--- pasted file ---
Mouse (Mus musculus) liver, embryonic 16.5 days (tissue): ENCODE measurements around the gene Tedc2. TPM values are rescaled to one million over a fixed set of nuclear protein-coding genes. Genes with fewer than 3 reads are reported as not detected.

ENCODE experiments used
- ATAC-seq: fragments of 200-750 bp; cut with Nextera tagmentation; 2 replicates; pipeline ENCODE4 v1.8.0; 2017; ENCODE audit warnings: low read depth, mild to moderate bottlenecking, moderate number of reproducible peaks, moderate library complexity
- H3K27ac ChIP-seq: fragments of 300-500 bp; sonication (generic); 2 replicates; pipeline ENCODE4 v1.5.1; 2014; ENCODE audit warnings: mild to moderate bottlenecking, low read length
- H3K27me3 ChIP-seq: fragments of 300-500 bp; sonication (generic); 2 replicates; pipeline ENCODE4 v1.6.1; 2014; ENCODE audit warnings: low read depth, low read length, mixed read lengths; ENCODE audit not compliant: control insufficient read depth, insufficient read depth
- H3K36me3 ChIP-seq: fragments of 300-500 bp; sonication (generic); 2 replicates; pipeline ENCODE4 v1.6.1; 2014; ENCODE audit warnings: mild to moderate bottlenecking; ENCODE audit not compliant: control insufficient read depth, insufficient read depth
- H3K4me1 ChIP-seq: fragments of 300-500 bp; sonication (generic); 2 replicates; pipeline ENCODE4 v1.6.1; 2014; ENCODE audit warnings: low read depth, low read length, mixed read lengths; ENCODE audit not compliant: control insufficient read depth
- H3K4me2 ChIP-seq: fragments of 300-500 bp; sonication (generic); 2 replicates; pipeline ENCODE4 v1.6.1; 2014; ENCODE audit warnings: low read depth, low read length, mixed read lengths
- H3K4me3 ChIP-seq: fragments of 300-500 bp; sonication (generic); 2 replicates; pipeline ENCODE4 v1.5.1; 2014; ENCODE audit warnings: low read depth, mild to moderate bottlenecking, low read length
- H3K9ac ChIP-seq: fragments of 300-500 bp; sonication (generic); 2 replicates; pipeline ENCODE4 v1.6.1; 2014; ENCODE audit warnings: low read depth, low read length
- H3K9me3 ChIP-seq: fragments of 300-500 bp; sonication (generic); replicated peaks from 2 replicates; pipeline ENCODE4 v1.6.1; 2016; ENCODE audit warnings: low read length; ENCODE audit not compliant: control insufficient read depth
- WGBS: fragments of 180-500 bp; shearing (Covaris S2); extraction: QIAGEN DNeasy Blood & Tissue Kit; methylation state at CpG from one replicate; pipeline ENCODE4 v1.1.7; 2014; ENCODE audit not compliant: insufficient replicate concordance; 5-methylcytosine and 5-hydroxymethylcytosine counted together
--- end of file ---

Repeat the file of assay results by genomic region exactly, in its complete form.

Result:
Mouse (Mus musculus) liver, embryonic 16.5 days (tissue): ENCODE measurements around the gene Tedc2. TPM values are rescaled to one million over a fixed set of nuclear protein-coding genes. Genes with fewer than 3 reads are reported as not detected.

ENCODE experiments used
- ATAC-seq: fragments of 200-750 bp; cut with Nextera tagmentation; 2 replicates; pipeline ENCODE4 v1.8.0; 2017; ENCODE audit warnings: low read depth, mild to moderate bottlenecking, moderate number of reproducible peaks, moderate library complexity
- H3K27ac ChIP-seq: fragments of 300-500 bp; sonication (generic); 2 replicates; pipeline ENCODE4 v1.5.1; 2014; ENCODE audit warnings: mild to moderate bottlenecking, low read length
- H3K27me3 ChIP-seq: fragments of 300-500 bp; sonication (generic); 2 replicates; pipeline ENCODE4 v1.6.1; 2014; ENCODE audit warnings: low read depth, low read length, mixed read lengths; ENCODE audit not compliant: control insufficient read depth, insufficient read depth
- H3K36me3 ChIP-seq: fragments of 300-500 bp; sonication (generic); 2 replicates; pipeline ENCODE4 v1.6.1; 2014; ENCODE audit warnings: mild to moderate bottlenecking; ENCODE audit not compliant: control insufficient read depth, insufficient read depth
- H3K4me1 ChIP-seq: fragments of 300-500 bp; sonication (generic); 2 replicates; pipeline ENCODE4 v1.6.1; 2014; ENCODE audit warnings: low read depth, low read length, mixed read lengths; ENCODE audit not compliant: control insufficient read depth
- H3K4me2 ChIP-seq: fragments of 300-500 bp; sonication (generic); 2 replicates; pipeline ENCODE4 v1.6.1; 2014; ENCODE audit warnings: low read depth, low read length, mixed read lengths
- H3K4me3 ChIP-seq: fragments of 300-500 bp; sonication (generic); 2 replicates; pipeline ENCODE4 v1.5.1; 2014; ENCODE audit warnings: low read depth, mild to moderate bottlenecking, low read length
- H3K9ac ChIP-seq: fragments of 300-500 bp; sonication (generic); 2 replicates; pipeline ENCODE4 v1.6.1; 2014; ENCODE audit warnings: low read depth, low read length
- H3K9me3 ChIP-seq: fragments of 300-500 bp; sonication (generic); replicated peaks from 2 replicates; pipeline ENCODE4 v1.6.1; 2016; ENCODE audit warnings: low read length; ENCODE audit not compliant: control insufficient read depth
- WGBS: fragments of 180-500 bp; shearing (Covaris S2); extraction: QIAGEN DNeasy Blood & Tissue Kit; methylation state at CpG from one replicate; pipeline ENCODE4 v1.1.7; 2014; ENCODE audit not compliant: insufficient replicate concordance; 5-methylcytosine and 5-hydroxymethylcytosine counted together